Sunday, July 12, the People’s Organization for Progress hosted its annual observation of the anniversary of the epic Newark Rebellion.
The gathering will took place at the Rebellion Monument, located at the intersection of Springfield Avenue, 15th Avenue and Irvine Turner Boulevard.
This year’s observation comes on the heels of Mayor Ras Baraka, the son of the late legendary revolutionary artist Amiri Baraka, implementing a civilian review board with full subpoena power over the Newark Police Department.
“Almost 50 years after the police brutality epidemic that sparked the Newark Rebellion, it is still the order of the day throughout the country,” said POP founder and chairman Larry Hamm
July 12, 1967, John Smith, a Black cab driver, was dragged out of his car and savagely beaten by several Newark police officers and taken into custody at the old 5th Precinct. Rumors swirled that Smith died inside.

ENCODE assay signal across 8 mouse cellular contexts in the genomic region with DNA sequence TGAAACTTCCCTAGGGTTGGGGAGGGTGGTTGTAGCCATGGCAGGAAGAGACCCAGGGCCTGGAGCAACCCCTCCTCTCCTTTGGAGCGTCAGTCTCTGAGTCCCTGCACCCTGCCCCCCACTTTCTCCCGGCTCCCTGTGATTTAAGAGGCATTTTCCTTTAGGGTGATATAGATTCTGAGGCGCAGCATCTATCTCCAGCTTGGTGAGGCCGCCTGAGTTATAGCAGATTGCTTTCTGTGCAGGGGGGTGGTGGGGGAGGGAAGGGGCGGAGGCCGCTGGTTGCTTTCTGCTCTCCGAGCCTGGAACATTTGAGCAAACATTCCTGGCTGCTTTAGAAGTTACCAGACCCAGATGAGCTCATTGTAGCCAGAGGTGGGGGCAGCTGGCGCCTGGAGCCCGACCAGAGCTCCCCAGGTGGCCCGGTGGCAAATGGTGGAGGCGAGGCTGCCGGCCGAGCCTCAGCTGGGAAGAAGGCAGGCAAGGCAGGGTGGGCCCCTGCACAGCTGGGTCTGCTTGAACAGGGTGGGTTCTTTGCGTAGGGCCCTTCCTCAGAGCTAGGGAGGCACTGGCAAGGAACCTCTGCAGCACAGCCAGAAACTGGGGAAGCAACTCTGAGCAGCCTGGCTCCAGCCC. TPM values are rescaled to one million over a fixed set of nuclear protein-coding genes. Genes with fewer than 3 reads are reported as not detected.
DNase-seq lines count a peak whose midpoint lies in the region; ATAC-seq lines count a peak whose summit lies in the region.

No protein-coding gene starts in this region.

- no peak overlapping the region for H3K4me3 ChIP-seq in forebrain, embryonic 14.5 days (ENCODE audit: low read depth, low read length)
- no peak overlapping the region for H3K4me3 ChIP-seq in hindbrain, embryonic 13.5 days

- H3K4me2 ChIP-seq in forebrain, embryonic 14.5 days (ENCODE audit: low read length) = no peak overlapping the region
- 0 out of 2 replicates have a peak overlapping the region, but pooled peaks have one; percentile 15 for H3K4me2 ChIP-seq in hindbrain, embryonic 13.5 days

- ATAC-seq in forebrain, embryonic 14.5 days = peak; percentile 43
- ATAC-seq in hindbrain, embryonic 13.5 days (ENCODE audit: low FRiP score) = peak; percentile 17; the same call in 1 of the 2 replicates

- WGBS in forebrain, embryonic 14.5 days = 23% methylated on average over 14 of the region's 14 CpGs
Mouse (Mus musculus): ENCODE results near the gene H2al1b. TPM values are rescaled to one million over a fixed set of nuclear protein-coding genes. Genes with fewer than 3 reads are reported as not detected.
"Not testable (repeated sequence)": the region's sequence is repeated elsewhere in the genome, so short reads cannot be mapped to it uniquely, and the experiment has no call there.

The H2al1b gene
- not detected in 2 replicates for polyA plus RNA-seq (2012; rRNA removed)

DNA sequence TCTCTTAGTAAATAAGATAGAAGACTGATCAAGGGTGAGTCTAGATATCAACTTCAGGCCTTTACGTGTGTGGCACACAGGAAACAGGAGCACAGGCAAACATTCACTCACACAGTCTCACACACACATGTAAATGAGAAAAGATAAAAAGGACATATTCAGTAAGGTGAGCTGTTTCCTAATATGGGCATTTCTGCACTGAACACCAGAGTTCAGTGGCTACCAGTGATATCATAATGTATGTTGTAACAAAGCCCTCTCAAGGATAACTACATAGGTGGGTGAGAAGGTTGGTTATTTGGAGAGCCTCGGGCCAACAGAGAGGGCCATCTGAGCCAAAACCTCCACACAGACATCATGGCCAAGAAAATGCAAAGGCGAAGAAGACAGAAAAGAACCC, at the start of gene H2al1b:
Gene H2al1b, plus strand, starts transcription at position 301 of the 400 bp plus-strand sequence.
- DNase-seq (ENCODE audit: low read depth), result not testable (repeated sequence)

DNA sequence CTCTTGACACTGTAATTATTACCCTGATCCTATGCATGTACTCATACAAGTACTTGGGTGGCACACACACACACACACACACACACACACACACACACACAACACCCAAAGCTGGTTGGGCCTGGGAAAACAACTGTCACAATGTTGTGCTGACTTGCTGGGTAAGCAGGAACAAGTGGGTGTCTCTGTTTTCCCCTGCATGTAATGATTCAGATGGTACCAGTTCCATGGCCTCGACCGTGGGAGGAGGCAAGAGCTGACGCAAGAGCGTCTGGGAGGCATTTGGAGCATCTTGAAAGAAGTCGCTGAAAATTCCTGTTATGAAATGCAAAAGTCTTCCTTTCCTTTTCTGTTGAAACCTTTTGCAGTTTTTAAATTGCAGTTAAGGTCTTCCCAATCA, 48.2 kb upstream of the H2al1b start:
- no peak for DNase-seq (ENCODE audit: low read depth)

The precinct was quickly surrounded with protesters. Others began throwing rocks and bottles at white-owned property. Over the next several days, the uprising tore down several major corridors in Newark, especially Springfield Avenue.
When the state called in National Guard troops to occupy the city and put down the rebellion, more than two dozen unarmed civilians were killed. The Newark uprising inspired uprisings in 75 other American cities, many throughout the state of New Jersey.
Just days after the departure of occupying troops, Amiri Baraka, who incredibly survived a savage beating and arrest by the police, convened a national Black Power Conference.
The rebellion also triggered a marshaling of the Black community to use the ballot to elect Blacks to leadership posts in Black-majority communities all over the country. Locally, it would mean the election of Kenneth Gibson as Newark’s first Black mayor on June 16, 1970.